“Islands in the Stream” sailed away with the distinction of being country’s greatest duet on Wednesday night (June 8) during a CMT taping in Nashville. And for the first time in 15 years, Dolly Parton and Kenny Rogers sang the memorable love song side by side.
Their energetic performance of the 1983 classic capped the countdown of CMT 100 Greatest Duets, which will air as a television special in September. New artists such as American Idol‘s Carrie Underwood and longtime favorites like Crystal Gayle offered the Top 12 selections for thousands of country fans in town for the CMA Music Festival that began Thursday (June 9) morning.
Thanks to “Islands in the Stream,” Rogers and Parton are among the most famous duet partners in country music history, although their contemporaries — like George Jones and Tammy Wynette, and Conway Twitty and Loretta Lynn — were not certainly forgotten during the concert at the Gaylord Entertainment Center.
Patty Loveless and Travis Tritt revived “Louisiana Woman, Mississippi Man,” made famous by Lynn and Twitty in 1973, and their obvious friendship elevated the duet to more than just live karaoke. Watching them together and remembering their partnership on Loveless’ Mountain Soul album, it’s easy to imagine them making a duets record of their own someday.
Shooter Jennings (son of Waylon) and Montgomery Gentry teamed for Waylon and Willie’s classic “Mammas Don’t Let Your Babies Grow Up to Be Cowboys,” inviting the crowd to sing along. Rebecca Lynn Howard had a ball on Johnny Cash and June Carter Cash’s “Jackson,” teasing newcomer Keith Anderson in her fluffy blue dress. Joe Nichols and Lee Ann Womack showed their country roots on the Jones-Wynette favorite, “We’re Gonna Hold On.”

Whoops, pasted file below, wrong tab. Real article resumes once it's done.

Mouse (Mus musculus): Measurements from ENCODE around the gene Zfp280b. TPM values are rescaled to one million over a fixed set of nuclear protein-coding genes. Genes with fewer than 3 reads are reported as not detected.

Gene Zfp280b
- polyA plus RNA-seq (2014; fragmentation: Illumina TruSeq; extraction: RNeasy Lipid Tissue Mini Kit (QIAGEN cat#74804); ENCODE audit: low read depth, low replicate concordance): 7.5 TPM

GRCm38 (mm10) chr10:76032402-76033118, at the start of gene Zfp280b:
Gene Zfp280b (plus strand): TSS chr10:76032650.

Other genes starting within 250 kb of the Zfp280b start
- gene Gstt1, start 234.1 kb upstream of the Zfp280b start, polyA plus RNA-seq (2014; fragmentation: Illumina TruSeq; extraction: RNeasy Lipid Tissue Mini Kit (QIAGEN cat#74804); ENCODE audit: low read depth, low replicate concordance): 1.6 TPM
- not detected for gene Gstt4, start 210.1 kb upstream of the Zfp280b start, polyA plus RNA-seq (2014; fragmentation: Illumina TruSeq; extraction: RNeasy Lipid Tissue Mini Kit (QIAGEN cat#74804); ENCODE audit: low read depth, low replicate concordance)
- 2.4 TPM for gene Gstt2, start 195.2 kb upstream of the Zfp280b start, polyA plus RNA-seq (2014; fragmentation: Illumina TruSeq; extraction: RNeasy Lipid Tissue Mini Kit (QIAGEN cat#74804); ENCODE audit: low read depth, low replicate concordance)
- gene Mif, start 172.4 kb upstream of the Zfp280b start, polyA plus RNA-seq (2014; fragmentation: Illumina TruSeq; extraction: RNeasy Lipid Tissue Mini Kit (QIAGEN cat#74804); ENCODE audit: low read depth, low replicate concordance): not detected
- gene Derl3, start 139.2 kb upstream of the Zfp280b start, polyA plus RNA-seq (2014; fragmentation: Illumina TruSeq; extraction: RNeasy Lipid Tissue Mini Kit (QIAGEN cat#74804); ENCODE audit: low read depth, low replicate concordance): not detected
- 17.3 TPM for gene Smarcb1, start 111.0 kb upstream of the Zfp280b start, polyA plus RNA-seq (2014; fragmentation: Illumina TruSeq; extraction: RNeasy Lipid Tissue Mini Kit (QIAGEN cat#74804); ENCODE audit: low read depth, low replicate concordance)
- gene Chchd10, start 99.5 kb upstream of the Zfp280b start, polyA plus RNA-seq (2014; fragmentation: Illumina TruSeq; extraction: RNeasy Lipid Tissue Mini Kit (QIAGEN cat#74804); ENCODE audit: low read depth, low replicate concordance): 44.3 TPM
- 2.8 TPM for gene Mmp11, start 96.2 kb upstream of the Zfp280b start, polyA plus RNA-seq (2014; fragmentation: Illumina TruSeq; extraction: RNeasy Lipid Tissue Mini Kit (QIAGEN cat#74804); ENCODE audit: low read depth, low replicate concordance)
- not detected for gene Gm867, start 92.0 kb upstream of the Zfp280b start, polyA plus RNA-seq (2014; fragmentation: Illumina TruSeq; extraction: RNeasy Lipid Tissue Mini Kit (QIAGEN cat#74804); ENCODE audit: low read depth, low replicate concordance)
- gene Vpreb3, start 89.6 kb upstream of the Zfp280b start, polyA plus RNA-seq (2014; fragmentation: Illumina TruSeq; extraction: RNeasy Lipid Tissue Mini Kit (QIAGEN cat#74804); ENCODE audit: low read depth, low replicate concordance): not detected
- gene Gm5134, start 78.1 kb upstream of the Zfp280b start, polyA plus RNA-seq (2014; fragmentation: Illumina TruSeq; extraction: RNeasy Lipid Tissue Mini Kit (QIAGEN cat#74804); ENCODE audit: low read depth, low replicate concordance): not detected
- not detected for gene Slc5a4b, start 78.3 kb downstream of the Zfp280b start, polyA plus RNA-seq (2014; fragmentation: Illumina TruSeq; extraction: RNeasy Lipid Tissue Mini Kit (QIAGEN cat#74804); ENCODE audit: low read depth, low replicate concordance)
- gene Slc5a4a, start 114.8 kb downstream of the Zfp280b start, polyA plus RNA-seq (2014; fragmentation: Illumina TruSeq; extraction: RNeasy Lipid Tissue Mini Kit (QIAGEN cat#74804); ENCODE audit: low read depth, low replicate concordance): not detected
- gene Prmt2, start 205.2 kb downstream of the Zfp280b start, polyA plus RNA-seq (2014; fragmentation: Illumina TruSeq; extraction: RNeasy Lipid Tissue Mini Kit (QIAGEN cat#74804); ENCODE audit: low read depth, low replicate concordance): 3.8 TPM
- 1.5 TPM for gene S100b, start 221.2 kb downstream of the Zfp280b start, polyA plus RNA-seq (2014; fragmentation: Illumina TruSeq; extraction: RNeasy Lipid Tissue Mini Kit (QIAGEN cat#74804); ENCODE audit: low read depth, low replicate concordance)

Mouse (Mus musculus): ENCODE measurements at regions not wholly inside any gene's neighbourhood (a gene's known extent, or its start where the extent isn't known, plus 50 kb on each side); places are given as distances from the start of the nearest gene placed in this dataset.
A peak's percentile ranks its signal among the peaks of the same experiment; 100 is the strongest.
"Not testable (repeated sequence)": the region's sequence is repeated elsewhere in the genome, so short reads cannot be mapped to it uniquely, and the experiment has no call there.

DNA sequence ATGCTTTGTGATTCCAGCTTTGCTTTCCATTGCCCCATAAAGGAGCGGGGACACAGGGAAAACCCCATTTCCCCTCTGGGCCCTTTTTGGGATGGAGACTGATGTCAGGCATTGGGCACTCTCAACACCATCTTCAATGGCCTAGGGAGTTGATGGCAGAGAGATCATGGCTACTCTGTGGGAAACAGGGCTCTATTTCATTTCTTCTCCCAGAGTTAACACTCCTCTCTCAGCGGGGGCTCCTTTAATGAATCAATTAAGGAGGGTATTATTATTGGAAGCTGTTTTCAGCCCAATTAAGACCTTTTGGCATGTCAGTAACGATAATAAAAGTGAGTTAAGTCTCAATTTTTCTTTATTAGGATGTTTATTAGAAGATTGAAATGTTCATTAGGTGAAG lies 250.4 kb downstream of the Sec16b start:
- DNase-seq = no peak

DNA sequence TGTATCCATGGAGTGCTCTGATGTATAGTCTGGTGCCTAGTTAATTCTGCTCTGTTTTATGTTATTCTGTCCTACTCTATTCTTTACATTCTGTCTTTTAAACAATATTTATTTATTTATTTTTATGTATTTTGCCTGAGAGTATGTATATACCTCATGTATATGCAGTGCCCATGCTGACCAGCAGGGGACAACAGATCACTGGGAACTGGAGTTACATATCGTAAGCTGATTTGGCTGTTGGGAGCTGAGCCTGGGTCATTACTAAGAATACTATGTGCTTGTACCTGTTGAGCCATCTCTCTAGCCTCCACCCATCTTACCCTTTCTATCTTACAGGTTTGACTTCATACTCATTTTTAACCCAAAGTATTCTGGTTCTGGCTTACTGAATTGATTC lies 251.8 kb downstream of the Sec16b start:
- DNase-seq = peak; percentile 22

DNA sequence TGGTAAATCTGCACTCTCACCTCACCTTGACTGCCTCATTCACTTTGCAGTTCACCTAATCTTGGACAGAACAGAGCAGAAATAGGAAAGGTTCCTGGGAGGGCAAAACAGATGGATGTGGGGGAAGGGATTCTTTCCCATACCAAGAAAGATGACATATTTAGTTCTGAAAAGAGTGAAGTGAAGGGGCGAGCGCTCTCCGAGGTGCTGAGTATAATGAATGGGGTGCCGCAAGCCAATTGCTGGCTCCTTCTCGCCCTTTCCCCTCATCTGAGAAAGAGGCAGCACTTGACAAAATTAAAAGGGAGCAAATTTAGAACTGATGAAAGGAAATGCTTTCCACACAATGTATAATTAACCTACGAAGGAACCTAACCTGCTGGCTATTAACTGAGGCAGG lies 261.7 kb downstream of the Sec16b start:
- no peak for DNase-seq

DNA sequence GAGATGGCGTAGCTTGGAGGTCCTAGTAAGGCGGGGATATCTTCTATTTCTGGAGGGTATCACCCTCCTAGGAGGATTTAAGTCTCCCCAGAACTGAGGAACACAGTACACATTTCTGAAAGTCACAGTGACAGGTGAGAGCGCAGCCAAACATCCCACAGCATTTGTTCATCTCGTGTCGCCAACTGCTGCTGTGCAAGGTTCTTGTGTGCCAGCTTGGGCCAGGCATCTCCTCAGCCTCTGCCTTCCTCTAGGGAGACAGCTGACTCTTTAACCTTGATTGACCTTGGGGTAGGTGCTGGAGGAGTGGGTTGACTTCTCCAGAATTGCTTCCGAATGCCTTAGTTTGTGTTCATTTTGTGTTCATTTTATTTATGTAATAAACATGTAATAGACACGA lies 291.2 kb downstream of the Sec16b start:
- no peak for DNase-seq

Proving that some newcomers do know their history, Blake Shelton and Miranda Lambert turned up the twang on “You’re the Reason God Made Oklahoma,” the missing-you song that brought fame to Shelly West and David Frizzell in 1981. Their sparks had some fans thinking they might be romantically linked. (Blame the power of a good duet sung very convincingly.) Gayle reprised her role for the romantic “You and I,” her 1981 crossover hit with the late Eddie Rabbitt. Raul Malo, who also served as the show’s musical director, effortlessly stepped in with his sweeping vocals.
Not every country duet is a love song, of course, and conflict always makes a story more compelling. Rogers and Womack joined for the imminent break-up of “Every Time Two Fools Collide,” which Rogers released with Dottie West in 1978. Underwood and Jamie O’Neal duked it out on “Does He Love You,” right down to the wailing vocals in the Reba McEntire-Linda Davis version from 1993. Terri Clark and Trace Adkins, who also teamed up to host the concert, reminded fans that they are hardcore honky-tonkers at heart by offering another Lynn-Twitty hit, 1971’s “After the Fire Is Gone.”
At the beginning of the countdown, the crowd welcomed two relatively recent favorites, Clint Black and Lisa Hartman-Black’s “When I Said I Do” (1999) and Travis Tritt and Marty Stuart’s “The Whiskey Ain’t Workin'” (1991), sung by the artists themselves.
But what about “Luckenbach, Texas” or “It’s Five O’Clock Somewhere” or “Golden Ring,” or “Whiskey Lullaby”? Those are somewhere in the countdown, too, along with Kid Rock and Sheryl Crow’s “Picture” and Toby Keith and Willie Nelson’s “Beer for My Horses.” Though Lynn and Twitty barely missed the top spot, they did close out the countdown — with “You’re the Reason Our Kids Are Ugly.”